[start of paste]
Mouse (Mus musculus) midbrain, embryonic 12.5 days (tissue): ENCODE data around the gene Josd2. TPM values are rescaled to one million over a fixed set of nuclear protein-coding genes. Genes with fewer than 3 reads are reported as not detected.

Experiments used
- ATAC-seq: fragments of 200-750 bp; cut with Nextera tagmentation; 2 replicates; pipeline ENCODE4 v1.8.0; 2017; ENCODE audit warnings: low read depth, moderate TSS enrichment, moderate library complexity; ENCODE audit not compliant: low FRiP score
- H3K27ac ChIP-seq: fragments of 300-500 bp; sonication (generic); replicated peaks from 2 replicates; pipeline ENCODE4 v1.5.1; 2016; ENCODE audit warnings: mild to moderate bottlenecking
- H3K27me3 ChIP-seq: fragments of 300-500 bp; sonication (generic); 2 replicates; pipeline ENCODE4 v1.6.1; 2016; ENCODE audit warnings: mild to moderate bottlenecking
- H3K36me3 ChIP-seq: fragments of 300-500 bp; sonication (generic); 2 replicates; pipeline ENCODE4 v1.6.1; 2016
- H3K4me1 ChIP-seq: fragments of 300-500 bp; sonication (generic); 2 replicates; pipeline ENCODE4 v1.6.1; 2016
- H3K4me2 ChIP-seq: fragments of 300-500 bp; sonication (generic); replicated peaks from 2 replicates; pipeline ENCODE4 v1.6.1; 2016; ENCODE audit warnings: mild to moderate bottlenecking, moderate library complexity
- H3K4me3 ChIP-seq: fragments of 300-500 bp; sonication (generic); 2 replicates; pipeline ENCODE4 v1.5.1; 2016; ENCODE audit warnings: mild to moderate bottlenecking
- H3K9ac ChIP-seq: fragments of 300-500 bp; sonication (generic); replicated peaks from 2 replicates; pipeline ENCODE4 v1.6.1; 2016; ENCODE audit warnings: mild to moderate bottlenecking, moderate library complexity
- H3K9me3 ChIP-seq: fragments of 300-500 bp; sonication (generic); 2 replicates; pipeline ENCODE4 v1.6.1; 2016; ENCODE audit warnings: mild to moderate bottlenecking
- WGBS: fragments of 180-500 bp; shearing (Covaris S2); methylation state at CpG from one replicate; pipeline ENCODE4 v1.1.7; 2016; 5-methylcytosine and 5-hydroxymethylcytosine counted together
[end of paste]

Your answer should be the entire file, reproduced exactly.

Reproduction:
Mouse (Mus musculus) midbrain, embryonic 12.5 days (tissue): ENCODE data around the gene Josd2. TPM values are rescaled to one million over a fixed set of nuclear protein-coding genes. Genes with fewer than 3 reads are reported as not detected.

Experiments used
- ATAC-seq: fragments of 200-750 bp; cut with Nextera tagmentation; 2 replicates; pipeline ENCODE4 v1.8.0; 2017; ENCODE audit warnings: low read depth, moderate TSS enrichment, moderate library complexity; ENCODE audit not compliant: low FRiP score
- H3K27ac ChIP-seq: fragments of 300-500 bp; sonication (generic); replicated peaks from 2 replicates; pipeline ENCODE4 v1.5.1; 2016; ENCODE audit warnings: mild to moderate bottlenecking
- H3K27me3 ChIP-seq: fragments of 300-500 bp; sonication (generic); 2 replicates; pipeline ENCODE4 v1.6.1; 2016; ENCODE audit warnings: mild to moderate bottlenecking
- H3K36me3 ChIP-seq: fragments of 300-500 bp; sonication (generic); 2 replicates; pipeline ENCODE4 v1.6.1; 2016
- H3K4me1 ChIP-seq: fragments of 300-500 bp; sonication (generic); 2 replicates; pipeline ENCODE4 v1.6.1; 2016
- H3K4me2 ChIP-seq: fragments of 300-500 bp; sonication (generic); replicated peaks from 2 replicates; pipeline ENCODE4 v1.6.1; 2016; ENCODE audit warnings: mild to moderate bottlenecking, moderate library complexity
- H3K4me3 ChIP-seq: fragments of 300-500 bp; sonication (generic); 2 replicates; pipeline ENCODE4 v1.5.1; 2016; ENCODE audit warnings: mild to moderate bottlenecking
- H3K9ac ChIP-seq: fragments of 300-500 bp; sonication (generic); replicated peaks from 2 replicates; pipeline ENCODE4 v1.6.1; 2016; ENCODE audit warnings: mild to moderate bottlenecking, moderate library complexity
- H3K9me3 ChIP-seq: fragments of 300-500 bp; sonication (generic); 2 replicates; pipeline ENCODE4 v1.6.1; 2016; ENCODE audit warnings: mild to moderate bottlenecking
- WGBS: fragments of 180-500 bp; shearing (Covaris S2); methylation state at CpG from one replicate; pipeline ENCODE4 v1.1.7; 2016; 5-methylcytosine and 5-hydroxymethylcytosine counted together